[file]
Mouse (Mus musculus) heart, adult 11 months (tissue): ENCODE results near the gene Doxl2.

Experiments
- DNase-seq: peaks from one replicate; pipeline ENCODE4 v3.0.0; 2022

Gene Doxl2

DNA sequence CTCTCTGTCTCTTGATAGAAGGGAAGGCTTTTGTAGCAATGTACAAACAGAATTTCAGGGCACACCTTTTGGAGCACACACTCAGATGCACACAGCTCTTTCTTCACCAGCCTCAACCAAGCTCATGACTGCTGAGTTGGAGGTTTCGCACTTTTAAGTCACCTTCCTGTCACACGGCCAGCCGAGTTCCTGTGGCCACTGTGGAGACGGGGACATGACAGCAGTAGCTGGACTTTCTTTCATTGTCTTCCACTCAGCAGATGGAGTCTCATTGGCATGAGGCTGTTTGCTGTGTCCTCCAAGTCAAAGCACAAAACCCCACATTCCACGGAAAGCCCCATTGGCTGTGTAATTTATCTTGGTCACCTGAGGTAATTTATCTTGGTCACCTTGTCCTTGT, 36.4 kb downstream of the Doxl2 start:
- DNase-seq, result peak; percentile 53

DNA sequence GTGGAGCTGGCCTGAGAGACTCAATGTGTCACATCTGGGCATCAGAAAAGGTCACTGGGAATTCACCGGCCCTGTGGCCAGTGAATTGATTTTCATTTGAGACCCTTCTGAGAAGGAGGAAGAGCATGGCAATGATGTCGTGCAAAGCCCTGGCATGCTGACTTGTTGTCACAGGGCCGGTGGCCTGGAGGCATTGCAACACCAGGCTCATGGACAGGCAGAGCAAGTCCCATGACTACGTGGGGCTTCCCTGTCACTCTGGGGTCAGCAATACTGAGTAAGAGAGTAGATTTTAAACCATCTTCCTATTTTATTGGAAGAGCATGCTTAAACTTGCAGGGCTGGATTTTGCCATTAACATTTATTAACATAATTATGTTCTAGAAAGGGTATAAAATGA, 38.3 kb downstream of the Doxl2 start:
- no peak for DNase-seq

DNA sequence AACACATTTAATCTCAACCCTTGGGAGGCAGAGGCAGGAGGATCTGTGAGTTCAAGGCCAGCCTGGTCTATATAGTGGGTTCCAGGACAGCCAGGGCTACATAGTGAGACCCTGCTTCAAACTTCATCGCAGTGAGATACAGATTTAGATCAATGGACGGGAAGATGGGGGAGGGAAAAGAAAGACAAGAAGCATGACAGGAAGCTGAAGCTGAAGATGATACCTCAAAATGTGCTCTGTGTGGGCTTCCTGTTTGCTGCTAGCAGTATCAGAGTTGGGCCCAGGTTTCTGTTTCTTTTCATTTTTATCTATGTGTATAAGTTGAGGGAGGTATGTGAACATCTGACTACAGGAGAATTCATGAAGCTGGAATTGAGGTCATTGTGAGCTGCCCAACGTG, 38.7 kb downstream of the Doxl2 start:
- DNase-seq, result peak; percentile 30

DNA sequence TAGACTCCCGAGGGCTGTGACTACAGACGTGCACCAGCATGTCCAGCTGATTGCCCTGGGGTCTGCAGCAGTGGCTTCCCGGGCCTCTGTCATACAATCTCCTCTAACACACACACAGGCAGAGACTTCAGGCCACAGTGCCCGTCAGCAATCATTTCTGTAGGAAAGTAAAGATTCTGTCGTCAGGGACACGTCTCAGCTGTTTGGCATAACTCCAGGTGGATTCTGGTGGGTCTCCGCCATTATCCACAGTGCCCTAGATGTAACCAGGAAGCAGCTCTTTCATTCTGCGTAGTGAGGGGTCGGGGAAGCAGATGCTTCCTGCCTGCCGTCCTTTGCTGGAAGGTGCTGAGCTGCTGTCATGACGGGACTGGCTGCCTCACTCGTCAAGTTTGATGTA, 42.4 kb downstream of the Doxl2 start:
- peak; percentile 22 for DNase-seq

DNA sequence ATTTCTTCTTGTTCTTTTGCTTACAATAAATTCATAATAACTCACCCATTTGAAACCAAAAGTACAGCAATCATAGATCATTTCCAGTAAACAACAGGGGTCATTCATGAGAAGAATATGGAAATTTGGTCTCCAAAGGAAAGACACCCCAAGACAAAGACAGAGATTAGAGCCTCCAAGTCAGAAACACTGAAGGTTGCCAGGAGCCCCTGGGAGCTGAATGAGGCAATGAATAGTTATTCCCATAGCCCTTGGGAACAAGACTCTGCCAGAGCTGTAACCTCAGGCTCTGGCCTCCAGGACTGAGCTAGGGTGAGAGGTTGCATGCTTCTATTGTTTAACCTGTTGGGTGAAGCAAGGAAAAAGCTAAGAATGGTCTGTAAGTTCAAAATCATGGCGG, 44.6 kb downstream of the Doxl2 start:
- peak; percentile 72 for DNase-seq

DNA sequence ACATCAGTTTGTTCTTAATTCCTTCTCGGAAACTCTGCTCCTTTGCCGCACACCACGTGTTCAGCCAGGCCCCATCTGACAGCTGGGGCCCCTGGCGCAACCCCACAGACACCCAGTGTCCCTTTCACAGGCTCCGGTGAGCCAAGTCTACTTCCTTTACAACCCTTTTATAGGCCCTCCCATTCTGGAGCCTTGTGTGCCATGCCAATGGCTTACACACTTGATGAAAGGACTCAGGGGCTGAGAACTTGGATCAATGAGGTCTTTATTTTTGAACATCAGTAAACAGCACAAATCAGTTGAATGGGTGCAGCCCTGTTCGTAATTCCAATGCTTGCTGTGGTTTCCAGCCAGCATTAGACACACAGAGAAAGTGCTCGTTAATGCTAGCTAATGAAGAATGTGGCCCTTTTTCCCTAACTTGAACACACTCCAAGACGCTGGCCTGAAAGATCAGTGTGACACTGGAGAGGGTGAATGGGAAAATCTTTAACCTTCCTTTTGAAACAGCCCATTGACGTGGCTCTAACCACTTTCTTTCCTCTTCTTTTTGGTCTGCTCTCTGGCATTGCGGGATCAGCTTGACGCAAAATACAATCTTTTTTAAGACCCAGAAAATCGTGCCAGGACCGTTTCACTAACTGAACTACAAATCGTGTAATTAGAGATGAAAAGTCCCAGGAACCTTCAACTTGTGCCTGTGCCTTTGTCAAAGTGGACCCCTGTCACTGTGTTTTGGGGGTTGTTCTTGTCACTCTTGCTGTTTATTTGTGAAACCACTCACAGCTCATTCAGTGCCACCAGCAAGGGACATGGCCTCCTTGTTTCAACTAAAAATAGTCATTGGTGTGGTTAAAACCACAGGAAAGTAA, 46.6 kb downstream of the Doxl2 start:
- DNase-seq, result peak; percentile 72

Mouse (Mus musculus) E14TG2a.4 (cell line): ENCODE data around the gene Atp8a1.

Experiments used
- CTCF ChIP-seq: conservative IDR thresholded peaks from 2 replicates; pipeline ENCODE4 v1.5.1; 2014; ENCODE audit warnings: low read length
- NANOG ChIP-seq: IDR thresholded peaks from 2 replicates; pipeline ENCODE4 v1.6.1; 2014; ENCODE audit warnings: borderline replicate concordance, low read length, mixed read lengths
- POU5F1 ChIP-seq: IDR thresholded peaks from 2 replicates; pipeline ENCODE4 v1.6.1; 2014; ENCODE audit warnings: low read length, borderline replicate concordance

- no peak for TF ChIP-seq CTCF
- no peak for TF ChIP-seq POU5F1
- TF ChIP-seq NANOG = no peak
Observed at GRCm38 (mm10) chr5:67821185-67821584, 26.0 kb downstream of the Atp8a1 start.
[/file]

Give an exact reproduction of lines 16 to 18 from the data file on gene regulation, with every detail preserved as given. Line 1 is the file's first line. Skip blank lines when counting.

- DNase-seq, result peak; percentile 72

Mouse (Mus musculus) E14TG2a.4 (cell line): ENCODE data around the gene Atp8a1.

Experiments used